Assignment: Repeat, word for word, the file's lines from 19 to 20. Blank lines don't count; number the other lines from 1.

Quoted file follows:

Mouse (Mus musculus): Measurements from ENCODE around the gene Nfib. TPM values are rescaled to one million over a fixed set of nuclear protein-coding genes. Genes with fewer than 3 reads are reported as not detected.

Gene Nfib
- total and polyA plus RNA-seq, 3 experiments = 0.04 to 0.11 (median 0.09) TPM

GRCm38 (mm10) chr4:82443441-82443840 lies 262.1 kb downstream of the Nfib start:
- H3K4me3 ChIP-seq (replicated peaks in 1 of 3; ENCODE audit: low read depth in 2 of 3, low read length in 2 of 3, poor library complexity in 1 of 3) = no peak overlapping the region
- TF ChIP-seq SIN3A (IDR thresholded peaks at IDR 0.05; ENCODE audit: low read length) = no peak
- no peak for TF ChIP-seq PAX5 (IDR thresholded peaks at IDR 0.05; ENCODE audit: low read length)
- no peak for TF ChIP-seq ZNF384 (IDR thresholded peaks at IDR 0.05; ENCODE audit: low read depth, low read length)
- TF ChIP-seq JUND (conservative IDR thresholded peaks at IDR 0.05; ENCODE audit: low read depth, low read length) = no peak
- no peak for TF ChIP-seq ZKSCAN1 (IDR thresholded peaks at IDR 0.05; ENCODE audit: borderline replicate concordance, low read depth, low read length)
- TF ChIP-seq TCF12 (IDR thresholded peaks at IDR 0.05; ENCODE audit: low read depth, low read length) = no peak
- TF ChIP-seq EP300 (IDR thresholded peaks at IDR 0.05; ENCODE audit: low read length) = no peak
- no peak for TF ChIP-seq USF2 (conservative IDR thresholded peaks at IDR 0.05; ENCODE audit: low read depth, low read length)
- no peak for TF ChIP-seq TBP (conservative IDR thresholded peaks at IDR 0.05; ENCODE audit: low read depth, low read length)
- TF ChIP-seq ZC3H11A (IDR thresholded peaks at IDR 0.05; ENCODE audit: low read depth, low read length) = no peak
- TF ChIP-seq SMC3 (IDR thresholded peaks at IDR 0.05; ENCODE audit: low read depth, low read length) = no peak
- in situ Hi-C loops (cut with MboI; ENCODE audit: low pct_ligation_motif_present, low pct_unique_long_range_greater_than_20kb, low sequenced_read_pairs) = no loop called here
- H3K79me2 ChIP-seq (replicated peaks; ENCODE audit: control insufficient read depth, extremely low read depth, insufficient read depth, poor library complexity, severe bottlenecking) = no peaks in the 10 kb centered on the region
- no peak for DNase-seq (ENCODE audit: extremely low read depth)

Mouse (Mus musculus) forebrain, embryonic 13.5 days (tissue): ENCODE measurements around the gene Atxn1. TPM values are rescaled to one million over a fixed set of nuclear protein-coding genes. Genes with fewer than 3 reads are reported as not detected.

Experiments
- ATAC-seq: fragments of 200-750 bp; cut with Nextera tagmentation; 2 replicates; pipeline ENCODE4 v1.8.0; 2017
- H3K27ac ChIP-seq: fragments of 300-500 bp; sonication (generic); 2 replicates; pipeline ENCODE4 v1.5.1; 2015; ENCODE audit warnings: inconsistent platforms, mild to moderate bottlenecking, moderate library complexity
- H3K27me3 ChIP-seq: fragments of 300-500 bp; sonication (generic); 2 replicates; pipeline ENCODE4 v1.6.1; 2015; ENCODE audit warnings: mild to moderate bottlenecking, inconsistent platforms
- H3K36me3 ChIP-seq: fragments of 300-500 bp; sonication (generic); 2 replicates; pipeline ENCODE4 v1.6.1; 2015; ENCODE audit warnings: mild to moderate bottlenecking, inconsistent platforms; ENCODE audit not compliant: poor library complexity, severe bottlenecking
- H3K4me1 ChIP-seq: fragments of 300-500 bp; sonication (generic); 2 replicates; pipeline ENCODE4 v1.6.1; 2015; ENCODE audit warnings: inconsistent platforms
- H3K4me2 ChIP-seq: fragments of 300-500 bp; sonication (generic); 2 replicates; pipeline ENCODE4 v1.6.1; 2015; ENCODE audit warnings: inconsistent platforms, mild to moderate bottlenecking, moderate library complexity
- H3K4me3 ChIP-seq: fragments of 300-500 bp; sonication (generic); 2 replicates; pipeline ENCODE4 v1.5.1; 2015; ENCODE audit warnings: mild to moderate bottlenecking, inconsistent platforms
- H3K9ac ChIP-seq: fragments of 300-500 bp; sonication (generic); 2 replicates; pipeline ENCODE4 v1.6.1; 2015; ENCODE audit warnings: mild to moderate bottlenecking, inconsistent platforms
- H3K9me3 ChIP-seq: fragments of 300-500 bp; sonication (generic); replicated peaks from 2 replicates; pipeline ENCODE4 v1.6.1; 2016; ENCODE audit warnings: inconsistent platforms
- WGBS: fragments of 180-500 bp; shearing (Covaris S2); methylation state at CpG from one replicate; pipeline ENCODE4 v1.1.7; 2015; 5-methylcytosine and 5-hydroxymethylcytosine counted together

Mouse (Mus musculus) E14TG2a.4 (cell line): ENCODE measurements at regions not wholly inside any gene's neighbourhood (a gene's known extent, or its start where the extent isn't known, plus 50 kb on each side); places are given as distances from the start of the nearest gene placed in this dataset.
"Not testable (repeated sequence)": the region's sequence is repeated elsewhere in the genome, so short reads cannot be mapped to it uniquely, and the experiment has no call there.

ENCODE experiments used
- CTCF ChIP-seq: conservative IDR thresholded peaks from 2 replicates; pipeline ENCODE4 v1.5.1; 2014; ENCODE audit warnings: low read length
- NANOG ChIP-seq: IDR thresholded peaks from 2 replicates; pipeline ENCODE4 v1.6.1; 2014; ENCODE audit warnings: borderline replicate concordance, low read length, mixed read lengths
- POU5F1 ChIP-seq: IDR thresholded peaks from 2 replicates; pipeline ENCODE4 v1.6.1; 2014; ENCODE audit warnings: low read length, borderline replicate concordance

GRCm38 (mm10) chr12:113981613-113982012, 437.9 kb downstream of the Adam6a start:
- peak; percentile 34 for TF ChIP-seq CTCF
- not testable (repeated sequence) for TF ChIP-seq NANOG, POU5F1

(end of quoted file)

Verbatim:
- no peak for DNase-seq (ENCODE audit: extremely low read depth)

Mouse (Mus musculus) forebrain, embryonic 13.5 days (tissue): ENCODE measurements around the gene Atxn1. TPM values are rescaled to one million over a fixed set of nuclear protein-coding genes. Genes with fewer than 3 reads are reported as not detected.